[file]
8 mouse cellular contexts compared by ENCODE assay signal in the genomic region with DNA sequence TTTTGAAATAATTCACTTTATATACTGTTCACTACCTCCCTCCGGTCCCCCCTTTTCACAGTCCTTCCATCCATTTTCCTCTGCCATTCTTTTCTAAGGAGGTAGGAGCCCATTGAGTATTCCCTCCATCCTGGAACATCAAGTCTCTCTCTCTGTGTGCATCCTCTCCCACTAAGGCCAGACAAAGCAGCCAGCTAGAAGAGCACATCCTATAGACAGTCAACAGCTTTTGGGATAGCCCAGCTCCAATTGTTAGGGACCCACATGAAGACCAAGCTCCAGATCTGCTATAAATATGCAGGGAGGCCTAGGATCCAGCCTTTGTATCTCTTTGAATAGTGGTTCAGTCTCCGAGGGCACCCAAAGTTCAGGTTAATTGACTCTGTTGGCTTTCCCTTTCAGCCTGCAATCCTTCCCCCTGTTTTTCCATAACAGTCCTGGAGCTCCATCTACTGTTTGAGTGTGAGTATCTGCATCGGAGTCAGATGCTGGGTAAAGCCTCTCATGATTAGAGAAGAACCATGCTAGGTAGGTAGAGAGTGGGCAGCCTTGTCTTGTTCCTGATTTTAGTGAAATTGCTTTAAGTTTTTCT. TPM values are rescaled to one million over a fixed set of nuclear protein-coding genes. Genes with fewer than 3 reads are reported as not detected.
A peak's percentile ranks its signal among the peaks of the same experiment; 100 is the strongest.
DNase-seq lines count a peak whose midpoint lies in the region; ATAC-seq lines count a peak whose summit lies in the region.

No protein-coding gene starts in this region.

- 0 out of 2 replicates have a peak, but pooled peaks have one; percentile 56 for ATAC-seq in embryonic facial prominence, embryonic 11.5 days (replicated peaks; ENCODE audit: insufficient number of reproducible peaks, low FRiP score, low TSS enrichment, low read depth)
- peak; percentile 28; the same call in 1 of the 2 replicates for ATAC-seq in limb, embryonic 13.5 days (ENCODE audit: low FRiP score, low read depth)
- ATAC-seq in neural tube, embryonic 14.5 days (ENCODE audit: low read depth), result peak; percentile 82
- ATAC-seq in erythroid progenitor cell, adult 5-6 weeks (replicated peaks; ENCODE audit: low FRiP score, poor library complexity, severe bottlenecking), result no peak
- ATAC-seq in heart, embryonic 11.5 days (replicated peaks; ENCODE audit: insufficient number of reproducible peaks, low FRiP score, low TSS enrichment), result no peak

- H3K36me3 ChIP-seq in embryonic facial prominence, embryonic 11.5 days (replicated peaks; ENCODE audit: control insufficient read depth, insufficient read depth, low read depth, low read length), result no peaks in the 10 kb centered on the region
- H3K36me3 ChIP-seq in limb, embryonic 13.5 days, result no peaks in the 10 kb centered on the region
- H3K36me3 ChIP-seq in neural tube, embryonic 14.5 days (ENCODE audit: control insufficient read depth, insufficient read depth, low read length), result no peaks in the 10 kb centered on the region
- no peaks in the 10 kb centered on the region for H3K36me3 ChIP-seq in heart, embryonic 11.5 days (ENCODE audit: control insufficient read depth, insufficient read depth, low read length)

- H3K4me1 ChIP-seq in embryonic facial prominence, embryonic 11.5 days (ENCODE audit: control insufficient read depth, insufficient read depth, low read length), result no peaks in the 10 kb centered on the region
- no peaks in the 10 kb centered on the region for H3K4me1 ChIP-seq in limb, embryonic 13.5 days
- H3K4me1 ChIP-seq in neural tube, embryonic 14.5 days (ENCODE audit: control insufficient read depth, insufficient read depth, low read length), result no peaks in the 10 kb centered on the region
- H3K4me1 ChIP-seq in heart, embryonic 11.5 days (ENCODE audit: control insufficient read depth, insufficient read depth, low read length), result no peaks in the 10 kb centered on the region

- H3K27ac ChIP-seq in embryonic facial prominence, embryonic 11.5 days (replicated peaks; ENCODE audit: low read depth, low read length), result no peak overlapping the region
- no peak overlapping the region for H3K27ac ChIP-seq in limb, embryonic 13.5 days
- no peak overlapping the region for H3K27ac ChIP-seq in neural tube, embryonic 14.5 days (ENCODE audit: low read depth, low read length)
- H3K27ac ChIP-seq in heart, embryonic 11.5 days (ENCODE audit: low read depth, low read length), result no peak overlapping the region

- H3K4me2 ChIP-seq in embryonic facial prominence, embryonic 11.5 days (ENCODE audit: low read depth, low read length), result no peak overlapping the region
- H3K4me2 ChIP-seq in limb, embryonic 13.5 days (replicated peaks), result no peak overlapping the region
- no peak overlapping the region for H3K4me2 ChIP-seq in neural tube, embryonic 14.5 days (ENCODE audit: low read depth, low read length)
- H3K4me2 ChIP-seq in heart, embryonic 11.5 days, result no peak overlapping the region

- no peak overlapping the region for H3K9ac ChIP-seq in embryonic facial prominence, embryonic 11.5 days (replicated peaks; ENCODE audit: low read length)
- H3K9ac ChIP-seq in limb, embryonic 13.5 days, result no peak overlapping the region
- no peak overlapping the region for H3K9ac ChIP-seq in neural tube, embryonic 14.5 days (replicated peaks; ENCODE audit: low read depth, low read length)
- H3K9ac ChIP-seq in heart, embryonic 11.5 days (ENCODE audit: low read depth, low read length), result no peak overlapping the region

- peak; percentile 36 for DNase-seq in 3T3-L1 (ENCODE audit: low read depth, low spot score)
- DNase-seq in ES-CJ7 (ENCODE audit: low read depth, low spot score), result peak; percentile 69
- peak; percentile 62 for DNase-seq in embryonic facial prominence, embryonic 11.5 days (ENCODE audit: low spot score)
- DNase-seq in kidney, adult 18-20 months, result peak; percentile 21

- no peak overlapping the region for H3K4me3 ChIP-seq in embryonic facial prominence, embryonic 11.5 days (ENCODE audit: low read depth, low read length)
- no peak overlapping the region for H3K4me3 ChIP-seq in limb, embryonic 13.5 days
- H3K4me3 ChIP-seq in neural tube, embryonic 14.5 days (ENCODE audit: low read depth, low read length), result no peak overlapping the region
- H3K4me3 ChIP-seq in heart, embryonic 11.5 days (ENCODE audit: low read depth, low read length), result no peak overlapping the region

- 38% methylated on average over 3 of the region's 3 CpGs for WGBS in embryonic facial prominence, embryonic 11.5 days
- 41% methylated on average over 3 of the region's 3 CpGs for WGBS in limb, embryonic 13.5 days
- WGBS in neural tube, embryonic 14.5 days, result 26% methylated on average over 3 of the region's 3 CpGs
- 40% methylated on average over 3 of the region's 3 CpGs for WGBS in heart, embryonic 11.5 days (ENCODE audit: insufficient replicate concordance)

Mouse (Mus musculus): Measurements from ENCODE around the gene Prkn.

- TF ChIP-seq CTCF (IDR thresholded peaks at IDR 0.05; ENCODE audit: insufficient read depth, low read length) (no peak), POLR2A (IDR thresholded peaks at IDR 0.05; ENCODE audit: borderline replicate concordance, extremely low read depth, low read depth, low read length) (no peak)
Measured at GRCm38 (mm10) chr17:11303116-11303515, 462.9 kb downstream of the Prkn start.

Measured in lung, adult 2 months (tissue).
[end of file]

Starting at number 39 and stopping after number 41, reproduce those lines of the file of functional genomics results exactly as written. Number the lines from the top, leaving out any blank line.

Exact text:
- 41% methylated on average over 3 of the region's 3 CpGs for WGBS in limb, embryonic 13.5 days
- WGBS in neural tube, embryonic 14.5 days, result 26% methylated on average over 3 of the region's 3 CpGs
- 40% methylated on average over 3 of the region's 3 CpGs for WGBS in heart, embryonic 11.5 days (ENCODE audit: insufficient replicate concordance)